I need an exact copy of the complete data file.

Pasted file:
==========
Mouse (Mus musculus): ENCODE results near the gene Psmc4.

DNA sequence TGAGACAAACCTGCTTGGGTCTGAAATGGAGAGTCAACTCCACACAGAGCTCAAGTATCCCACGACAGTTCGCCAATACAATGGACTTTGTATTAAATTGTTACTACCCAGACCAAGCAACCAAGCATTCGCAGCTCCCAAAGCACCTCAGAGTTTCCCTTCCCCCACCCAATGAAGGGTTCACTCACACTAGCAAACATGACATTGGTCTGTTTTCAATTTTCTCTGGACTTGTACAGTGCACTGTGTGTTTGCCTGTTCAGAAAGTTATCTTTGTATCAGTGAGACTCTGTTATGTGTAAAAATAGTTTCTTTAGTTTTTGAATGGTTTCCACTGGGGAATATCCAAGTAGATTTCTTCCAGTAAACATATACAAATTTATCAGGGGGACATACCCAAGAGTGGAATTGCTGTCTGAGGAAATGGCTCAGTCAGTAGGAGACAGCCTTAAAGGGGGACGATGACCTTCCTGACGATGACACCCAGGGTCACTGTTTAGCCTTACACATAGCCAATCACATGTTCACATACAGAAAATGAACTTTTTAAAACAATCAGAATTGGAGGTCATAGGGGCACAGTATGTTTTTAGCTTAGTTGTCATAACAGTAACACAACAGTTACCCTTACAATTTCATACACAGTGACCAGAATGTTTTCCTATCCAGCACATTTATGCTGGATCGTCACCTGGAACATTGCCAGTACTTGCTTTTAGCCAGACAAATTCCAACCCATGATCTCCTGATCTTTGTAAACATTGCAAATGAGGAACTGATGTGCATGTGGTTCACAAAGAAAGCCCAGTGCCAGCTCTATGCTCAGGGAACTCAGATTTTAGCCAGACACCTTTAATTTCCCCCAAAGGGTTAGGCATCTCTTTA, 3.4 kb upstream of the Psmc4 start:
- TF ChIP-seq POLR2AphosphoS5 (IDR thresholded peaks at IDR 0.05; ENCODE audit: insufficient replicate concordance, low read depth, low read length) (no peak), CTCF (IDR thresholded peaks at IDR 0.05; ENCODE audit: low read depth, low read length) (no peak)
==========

Mouse (Mus musculus): ENCODE results near the gene Psmc4.

DNA sequence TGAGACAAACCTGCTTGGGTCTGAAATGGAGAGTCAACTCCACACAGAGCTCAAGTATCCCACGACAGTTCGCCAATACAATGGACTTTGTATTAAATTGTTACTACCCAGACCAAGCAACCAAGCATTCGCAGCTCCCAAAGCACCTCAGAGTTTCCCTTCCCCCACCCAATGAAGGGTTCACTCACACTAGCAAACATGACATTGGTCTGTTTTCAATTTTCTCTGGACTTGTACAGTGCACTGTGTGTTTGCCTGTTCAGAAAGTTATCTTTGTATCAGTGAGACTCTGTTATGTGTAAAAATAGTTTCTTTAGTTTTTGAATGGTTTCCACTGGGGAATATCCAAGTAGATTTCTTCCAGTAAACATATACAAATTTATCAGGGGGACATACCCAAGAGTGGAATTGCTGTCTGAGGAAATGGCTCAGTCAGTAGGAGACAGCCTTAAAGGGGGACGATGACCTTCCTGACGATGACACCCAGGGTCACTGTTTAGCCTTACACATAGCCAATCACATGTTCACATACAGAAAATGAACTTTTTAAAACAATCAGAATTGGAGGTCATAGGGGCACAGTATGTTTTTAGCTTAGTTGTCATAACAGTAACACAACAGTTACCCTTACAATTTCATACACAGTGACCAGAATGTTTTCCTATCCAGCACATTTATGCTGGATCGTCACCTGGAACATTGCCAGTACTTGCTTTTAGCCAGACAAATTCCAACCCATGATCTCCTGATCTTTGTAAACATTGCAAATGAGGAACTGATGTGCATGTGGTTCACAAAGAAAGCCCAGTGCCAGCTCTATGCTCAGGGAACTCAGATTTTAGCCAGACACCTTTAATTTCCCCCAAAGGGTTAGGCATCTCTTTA, 3.4 kb upstream of the Psmc4 start:
- TF ChIP-seq POLR2AphosphoS5 (IDR thresholded peaks at IDR 0.05; ENCODE audit: insufficient replicate concordance, low read depth, low read length) (no peak), CTCF (IDR thresholded peaks at IDR 0.05; ENCODE audit: low read depth, low read length) (no peak)